Steal or no steal: tackling the changing face of movie piracy


The Industry Trust is using Hollywood to ge the message across

"The whole landscape was changing from physical infringement to digital infringement and the economy was changing too. We couldn't use the 'cheapskate' message as everyone quite rightly had to save their money - it just didn't work," said Bales.

"We moved the piracy debate on and that is when our real behaviour change kicked in. What we wanted in the trust was to portray the positivity of film and the film industry and get people to support it."

This may feel like a strange step, given piracy is almost always frowned upon but what Liz and the team did was look at the facts and found that the average pirate is actually the core audience for the movie business.

"We know that the people that infringe content are the most valuable audience group. They go to the cinema more than the national average, they are buying more Blu-rays than anyone else. They are more likely to have a Sky subscription and they are massively in love with Lovefilm [now Amazon Prime Instant] and Netflix," explained Bales.

"It's saying that we know you love movies and value that you are spending money on movies but we just want you to do a bit more of the right things and less of the infringement."

This positivity has remained through a number of campaigns - from You Make The Movies to Moments Worth Paying For.

"We want the idea that movies are for you. If you can take whatever good, bad, indifferent day you are having and immerse yourself in a two-hour film that experience where you can just forget about everything else around you, pay for this experience and give something back to the filmmakers. That's the key to this campaign."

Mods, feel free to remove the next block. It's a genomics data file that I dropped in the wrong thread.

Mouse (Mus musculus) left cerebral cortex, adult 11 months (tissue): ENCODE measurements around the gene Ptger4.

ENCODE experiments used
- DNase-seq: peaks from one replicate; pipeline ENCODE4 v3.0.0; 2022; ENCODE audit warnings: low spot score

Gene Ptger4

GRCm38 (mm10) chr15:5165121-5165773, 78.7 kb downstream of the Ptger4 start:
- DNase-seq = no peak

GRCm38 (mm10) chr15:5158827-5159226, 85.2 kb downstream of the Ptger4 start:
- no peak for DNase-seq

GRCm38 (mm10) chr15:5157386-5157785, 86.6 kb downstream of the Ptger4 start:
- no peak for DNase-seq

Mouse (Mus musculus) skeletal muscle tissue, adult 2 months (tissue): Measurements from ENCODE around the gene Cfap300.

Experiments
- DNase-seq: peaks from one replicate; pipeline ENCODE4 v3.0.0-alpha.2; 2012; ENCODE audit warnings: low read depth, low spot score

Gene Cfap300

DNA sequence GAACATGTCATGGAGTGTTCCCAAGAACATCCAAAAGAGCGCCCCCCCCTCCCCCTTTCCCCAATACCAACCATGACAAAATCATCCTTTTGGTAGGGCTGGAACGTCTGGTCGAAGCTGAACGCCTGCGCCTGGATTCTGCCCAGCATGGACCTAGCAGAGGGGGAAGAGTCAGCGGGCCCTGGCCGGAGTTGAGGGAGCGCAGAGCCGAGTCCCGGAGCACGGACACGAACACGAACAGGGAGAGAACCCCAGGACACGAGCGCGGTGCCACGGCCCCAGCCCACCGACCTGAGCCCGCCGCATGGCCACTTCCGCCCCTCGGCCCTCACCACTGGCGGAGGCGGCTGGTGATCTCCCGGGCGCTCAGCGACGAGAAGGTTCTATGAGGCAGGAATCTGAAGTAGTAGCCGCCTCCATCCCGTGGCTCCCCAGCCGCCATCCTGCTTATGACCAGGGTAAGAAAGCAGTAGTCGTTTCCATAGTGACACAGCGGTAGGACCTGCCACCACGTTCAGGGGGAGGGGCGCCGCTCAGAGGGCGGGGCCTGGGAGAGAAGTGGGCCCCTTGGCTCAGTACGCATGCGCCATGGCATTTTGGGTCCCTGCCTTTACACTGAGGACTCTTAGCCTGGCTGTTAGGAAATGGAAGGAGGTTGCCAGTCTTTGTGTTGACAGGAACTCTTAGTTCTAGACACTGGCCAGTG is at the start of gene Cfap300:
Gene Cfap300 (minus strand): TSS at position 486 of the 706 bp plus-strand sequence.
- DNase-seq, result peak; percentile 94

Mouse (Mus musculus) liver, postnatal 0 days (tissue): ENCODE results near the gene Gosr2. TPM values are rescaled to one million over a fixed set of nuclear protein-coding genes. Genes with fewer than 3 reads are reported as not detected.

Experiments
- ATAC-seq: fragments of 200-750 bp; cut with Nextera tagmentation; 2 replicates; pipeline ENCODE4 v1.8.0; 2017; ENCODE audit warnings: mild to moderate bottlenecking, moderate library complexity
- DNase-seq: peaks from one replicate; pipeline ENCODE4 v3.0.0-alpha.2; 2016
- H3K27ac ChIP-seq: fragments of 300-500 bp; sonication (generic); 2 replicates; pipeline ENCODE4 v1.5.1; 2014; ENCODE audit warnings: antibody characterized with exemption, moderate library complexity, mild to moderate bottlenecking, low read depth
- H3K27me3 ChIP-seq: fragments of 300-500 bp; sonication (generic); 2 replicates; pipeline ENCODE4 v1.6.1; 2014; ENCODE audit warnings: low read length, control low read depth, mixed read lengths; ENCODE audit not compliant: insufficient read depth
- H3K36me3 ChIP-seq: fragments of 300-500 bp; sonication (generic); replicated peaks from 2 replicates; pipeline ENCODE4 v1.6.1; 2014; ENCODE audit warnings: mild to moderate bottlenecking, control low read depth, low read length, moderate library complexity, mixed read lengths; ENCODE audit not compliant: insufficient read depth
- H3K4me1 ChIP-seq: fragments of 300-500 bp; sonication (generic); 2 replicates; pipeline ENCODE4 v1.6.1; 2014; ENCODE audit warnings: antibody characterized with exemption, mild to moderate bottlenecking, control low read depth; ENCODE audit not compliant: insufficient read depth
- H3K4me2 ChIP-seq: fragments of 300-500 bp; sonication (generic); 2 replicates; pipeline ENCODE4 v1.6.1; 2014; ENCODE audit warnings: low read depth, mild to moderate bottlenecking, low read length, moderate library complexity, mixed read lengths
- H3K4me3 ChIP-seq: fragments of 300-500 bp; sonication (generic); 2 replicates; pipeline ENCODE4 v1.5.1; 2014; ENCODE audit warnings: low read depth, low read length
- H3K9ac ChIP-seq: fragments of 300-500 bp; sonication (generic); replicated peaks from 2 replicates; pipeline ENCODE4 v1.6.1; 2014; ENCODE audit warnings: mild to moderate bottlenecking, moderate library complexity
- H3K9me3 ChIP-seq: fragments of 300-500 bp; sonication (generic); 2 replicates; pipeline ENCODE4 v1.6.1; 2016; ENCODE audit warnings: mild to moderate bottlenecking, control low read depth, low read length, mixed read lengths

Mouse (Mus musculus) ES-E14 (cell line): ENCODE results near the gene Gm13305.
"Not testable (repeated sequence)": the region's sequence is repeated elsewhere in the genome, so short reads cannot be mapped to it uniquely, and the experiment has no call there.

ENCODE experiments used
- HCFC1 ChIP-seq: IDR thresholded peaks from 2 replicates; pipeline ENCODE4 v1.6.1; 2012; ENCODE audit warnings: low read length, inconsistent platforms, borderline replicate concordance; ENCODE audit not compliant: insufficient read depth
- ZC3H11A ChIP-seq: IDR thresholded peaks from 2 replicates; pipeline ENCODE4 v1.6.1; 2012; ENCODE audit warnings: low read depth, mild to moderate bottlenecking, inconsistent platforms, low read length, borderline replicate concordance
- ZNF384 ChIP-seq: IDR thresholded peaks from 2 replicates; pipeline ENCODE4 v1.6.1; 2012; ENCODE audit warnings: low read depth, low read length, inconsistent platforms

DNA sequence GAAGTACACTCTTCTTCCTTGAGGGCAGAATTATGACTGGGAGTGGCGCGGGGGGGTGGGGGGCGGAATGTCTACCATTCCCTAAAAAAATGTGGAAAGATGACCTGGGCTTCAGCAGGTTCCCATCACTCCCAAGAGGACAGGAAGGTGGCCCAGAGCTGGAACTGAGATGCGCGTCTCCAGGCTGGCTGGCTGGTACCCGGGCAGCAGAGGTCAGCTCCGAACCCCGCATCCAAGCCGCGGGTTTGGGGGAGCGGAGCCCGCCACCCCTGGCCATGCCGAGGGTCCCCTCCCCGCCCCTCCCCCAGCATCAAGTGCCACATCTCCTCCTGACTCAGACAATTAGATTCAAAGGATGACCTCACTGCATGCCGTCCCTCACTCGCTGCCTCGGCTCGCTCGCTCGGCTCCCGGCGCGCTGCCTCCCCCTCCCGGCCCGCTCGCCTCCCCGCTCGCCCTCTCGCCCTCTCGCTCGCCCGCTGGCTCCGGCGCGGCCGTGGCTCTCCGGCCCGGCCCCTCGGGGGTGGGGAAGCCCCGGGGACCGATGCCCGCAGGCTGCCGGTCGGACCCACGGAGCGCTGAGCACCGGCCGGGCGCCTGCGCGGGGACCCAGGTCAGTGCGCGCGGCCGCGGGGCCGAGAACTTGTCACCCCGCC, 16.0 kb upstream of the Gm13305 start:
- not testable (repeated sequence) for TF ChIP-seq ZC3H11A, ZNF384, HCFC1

With the arrival of Netflix in the UK, the Industry Trust's push to educate about piracy has now gone two-fold. Hollywood is finally starting to realise that engaging audiences is the way to stem piracy and there's also the site FindAnyFilm, which acts as a conduit to all the legal ways you can get your favourite movies.

It is a search engine that anyone can use on their website, with just a snippet of code, and a step in the right direction for surfacing legal ways to watch movies on a web that's increasingly drowning in flow of dodgy links.

"Some piracy is driven by 'I want this film now'. But a lot of piracy is driven by the fact people are at home and bored. So if you serve up all of that stuff this stops that," said Bales.

"This is where FindAnyFilm comes in. With the campaign we have used FindAnyFilm as a hub to say 'all films, all above board'."

Hollywood backing

With FindAnyFilm the Industry Trust has got the backing of Hollywood. In cinemas there have been bespoke ads made for Despicable Me 2, The Huger Games and more recently Anchorman 2 and The Amazing Spider-Man 2.

"You can't have someone like Tom Hanks or Leonardo DiCaprio do a lecture on piracy but if you respect the audience and give them a little bit of entertainment then I think that works," explained Bales.

But what about what the rest of the industry is doing in regards to tackling piracy? Ultraviolet is a service that is trying hard to make movie watching flexible on any device but it has so far been mired in consumer confusion.

Bales believes that this won't always be the case, though, but agrees more work is needed to get it right.

"The fact that you can watch something on the go and pick it up straight away on the TV when you get in is genius," said Bales.

"The idea of Ultraviolet is amazing but the execution is the challenging thing. People don't need a tutorial for Netflix, they don't need a tutorial for iTunes... and that is the issue.

"But if you look at the names behind the service it is a fantastic amount of companies, so it is great that they have worked out the infrastructure around it.

"The thinking is there and it has got potential but it is not quite there yet."

Marc Chacksfield

Marc Chacksfield is the Editor In Chief, at DC Thomson. He started out life as a movie writer for numerous (now defunct) magazines and soon found himself online - editing a gaggle of gadget sites, including TechRadar, Digital Camera World and Tom's Guide UK. At Shortlist you'll find him mostly writing about movies and tech, so no change there then.